Mathieu Canet Interviewed by Lucia Bell-Epstein and Siân Lathrop
Continued from: ~Oeufs Mimosa – Food Journals from a Month in Paris
“...Ready to eat, we meet Simonez for lunch on a beautiful Saturday afternoon. All three of us arrive at Le Dauphin, the sister restaurant of the renowned Chateaubriand, around 1:15 PM.
The two restaurants sit beside each other on Ave Parmentier, and are credited with putting the 11th arrondissement on the map. While the Chateaubriand is known for its experimental plates, Le Dauphin does beautifully executed classic French food and wine.
The atmosphere in Le Dauphin is unmatched. The restaurant was designed by Rem Koolhaus, and the space makes a visit to Le Dauphin worth it even before you’ve started eating. The menu is warm and familiar, a contrast to the coldness of the marble interior.
Simonez is friends with Chef Mathieu Canet and has set us up to interview him. We order Oeufs Mimosa to start, and Chef Mathieu sends out grilled fish for us. The menu is deceptively simple, everything is in season. We have a salad of cilantro, a plate of grilled leeks with vinaigrette, and a ricotta and spinach tart. It tastes like spring. For dessert, a twist on the American classic, a banana sundae.
We are served food on plates that, when polished off, reveal a tiny red dolphin. As we eat, I can’t help but laugh. The restaurant seems to wink at itself. We are sitting in a marble box, listening to music playing out of black modernist speakers, and yet here we are eating the most classic French dish you can think of: Oeufs Mimosa. It is fantastic.
The restaurant closes so the kitchen can prepare for the dinner service but we stick around, waiting to speak to the Chef. Suddenly he’s sitting at our table in a big black puffer jacket. He makes everyone espressos and smokes a cigarette. “I am trying to make food that is really legible, very understandable and palatable to everybody.” Chef Mathieu’s philosophy is simple: Good food should be accessible. He emphasizes working with good suppliers and food that is in season: “This week is the start of the asparagus season. So this week we will serve asparagus.”
He moves around the marble box, reaching over the counter for another espresso. “The space is brutal, but that brutality is cut by comforting food. There’s no bullshit.” He’s an intimidating figure, tall and bearded, but he moves with grace. His favorite musician is Arthur Russell, the cult figure & disco cellist who died of AIDS in 1992. Russell favored the simple and straightforward – a minimalist with a cello. I am probably reading too much into this, Chef Mathieu isn’t reflecting on why he likes Arthur Russell. He just does.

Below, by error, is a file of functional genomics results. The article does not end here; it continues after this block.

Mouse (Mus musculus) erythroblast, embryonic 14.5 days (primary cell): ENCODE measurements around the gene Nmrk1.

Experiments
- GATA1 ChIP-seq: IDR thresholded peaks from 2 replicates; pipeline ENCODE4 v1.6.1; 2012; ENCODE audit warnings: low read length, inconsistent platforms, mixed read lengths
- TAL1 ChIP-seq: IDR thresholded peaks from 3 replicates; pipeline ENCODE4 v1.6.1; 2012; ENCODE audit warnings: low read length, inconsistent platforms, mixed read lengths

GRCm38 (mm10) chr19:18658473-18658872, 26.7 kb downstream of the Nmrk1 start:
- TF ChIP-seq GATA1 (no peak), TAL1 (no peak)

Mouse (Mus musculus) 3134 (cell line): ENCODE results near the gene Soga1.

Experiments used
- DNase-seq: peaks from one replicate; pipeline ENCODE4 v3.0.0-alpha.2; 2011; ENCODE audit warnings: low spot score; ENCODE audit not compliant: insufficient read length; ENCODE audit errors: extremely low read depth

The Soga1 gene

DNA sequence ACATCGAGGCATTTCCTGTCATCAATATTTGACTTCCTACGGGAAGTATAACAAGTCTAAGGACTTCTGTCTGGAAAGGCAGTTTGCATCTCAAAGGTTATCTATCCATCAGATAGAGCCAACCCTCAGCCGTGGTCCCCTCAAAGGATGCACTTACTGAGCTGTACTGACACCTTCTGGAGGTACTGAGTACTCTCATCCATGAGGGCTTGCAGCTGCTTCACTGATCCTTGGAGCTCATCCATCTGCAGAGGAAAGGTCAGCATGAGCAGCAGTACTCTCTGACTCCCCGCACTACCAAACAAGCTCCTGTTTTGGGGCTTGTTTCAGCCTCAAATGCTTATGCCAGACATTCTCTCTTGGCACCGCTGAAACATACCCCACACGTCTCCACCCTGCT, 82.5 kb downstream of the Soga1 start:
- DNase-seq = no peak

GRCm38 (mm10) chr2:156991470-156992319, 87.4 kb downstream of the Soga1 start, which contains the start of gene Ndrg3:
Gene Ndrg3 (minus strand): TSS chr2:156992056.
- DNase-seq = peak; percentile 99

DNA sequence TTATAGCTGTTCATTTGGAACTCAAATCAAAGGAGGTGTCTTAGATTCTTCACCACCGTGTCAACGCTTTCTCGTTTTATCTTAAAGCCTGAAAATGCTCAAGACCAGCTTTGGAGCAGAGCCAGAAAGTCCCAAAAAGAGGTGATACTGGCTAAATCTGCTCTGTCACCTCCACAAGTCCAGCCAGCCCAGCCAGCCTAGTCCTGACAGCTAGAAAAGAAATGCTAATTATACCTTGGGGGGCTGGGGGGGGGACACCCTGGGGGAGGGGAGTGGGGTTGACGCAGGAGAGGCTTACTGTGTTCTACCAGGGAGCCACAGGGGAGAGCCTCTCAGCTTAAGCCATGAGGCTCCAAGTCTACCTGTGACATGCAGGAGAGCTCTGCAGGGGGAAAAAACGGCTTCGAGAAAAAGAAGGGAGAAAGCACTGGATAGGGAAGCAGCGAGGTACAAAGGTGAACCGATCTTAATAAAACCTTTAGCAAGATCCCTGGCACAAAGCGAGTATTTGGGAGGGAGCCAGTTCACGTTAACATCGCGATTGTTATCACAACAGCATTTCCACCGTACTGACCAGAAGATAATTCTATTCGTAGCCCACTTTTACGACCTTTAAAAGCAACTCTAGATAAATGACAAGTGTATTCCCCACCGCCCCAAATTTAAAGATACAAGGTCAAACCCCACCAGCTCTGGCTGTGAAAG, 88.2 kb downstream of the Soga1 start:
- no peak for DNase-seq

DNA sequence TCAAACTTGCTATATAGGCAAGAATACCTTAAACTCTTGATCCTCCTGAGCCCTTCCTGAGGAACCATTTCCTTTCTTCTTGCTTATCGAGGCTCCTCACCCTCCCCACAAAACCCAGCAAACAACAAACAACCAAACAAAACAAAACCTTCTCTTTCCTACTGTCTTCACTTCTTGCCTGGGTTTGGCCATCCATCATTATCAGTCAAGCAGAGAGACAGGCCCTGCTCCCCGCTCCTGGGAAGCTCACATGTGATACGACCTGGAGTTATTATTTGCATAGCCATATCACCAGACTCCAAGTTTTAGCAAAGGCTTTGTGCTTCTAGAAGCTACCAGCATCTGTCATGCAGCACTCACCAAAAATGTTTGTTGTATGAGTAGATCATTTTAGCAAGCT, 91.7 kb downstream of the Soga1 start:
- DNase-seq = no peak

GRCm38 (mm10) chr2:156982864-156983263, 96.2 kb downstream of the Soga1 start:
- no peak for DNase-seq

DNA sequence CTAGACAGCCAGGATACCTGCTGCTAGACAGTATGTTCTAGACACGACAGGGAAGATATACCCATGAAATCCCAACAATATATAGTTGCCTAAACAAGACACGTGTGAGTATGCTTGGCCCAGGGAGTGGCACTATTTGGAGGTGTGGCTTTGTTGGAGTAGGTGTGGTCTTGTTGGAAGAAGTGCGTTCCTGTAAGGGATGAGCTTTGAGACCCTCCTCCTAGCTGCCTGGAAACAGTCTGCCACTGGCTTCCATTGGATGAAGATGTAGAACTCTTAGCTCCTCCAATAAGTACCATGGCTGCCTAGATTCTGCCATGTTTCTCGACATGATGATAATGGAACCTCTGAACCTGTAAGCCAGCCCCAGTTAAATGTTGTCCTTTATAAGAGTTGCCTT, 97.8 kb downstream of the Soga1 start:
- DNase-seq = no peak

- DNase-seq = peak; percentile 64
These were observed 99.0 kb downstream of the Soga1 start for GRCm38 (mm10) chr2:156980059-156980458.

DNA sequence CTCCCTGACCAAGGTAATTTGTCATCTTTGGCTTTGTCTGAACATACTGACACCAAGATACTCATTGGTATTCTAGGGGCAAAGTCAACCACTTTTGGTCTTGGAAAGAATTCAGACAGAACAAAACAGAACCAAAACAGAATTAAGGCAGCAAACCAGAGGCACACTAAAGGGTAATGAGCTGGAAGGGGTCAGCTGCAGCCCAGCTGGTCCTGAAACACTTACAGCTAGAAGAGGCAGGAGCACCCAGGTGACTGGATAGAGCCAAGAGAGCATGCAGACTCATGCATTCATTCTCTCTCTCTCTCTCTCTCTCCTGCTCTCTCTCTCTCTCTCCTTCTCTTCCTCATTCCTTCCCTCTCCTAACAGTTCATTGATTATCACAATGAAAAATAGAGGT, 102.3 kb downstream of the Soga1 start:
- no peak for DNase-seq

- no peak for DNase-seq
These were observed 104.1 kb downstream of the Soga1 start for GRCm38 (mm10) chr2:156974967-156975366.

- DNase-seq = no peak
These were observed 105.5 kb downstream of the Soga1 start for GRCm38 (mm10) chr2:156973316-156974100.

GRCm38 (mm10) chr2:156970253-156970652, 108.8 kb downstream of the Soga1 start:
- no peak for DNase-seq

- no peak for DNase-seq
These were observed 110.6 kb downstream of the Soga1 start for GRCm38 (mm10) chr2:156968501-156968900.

We sat with him for an hour and spoke in mostly English mixed with a bit of French. Chef Mathieu describes how important it is for him to remove his ego from the food he cooks: “I want to turn away from myself as an individual and learn from the people who came before me. Credit them. The stuff I cook has a lot of references to French classics. If you get the reference that’s cool. But you don’t get the reference from the 200 year old recipe, you can just enjoy your meal. No judgment.” The food and space support Mathieu’s intentions. There is a strong sense of community between the people that work at Le Dauphin, both between front and back of house. It makes sense why there is not much turnaround, most people in the kitchen have worked there for 3 to 5 years…
Lucia Bell-Epstein: How is the food inspired by the architecture of this restaurant?
Mathieu Canet: I am trying to make really, really simple food to break with the architecture of the space. And with the kind of customer who comes into a high end restaurant like this. I am trying to make food that is really legible, very understandable and palatable to everybody. Without judgment. It’s pretty hard to talk about what you do. But I hope you get that sense of that when you eat here.
LBE: How long have you been cooking here?
MC: I’ve been here for 7 years. I came here to work for Inaki Aizpitarte. He’s the guy who owns the two sister restaurants, Le Dauphin and Le Chateaubriand.
I’m from Bordeaux, in the South-West of France. I had a very typical start in cooking. Worked in a Michelin restaurant in Bordeaux after cooking school. It’s called Saint James, by a really well respected architect: Jean Nouvel. It’s funny because he is a big name in architecture, and so is Rem Koolhaus, who designed Le Dauphin.
Siân Lathrop: Do you care about design?
MC: Well, Apparently I do. Yes.
LBE: The way you were taught, did you have to unlearn and break certain rules ?